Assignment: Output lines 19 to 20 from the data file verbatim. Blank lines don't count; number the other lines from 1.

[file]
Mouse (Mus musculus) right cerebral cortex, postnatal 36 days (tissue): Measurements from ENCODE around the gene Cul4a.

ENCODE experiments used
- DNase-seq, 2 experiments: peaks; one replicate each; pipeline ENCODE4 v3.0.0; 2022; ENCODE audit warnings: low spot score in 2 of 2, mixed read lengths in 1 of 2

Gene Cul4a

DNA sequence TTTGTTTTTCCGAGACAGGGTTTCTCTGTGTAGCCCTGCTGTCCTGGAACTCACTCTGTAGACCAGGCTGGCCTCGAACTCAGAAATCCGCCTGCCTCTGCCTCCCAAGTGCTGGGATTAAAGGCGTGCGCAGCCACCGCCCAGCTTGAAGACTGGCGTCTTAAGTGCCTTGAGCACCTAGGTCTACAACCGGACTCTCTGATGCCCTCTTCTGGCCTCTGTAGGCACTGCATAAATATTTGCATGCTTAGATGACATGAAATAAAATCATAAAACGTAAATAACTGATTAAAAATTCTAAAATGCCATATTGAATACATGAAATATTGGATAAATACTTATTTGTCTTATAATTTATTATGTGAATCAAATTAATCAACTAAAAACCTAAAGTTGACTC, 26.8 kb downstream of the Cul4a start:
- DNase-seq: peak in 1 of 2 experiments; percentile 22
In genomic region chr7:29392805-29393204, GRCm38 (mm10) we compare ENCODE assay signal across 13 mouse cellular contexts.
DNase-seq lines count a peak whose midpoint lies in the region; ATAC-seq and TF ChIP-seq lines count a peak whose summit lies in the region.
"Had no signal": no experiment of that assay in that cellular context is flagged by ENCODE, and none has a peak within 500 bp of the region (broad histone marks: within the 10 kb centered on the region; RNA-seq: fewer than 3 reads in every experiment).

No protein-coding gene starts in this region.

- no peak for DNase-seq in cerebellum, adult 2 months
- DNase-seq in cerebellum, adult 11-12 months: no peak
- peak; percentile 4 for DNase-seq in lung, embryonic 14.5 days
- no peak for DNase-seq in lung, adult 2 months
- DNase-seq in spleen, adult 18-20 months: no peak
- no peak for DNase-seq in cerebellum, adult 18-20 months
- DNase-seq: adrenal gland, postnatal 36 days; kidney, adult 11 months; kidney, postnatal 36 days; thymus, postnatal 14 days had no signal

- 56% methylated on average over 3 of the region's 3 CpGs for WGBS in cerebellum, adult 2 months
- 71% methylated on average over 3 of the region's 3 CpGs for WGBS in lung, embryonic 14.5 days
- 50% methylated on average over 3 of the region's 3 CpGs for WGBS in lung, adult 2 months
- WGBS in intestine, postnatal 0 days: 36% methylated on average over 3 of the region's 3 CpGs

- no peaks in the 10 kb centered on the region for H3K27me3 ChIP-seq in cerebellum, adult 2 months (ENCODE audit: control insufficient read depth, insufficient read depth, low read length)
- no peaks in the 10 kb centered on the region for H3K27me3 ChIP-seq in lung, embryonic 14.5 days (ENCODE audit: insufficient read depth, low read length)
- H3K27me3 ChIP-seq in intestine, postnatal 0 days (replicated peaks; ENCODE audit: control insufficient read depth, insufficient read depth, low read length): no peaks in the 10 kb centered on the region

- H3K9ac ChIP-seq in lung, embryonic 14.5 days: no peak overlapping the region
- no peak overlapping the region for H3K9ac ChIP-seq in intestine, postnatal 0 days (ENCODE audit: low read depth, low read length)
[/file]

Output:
- 71% methylated on average over 3 of the region's 3 CpGs for WGBS in lung, embryonic 14.5 days
- 50% methylated on average over 3 of the region's 3 CpGs for WGBS in lung, adult 2 months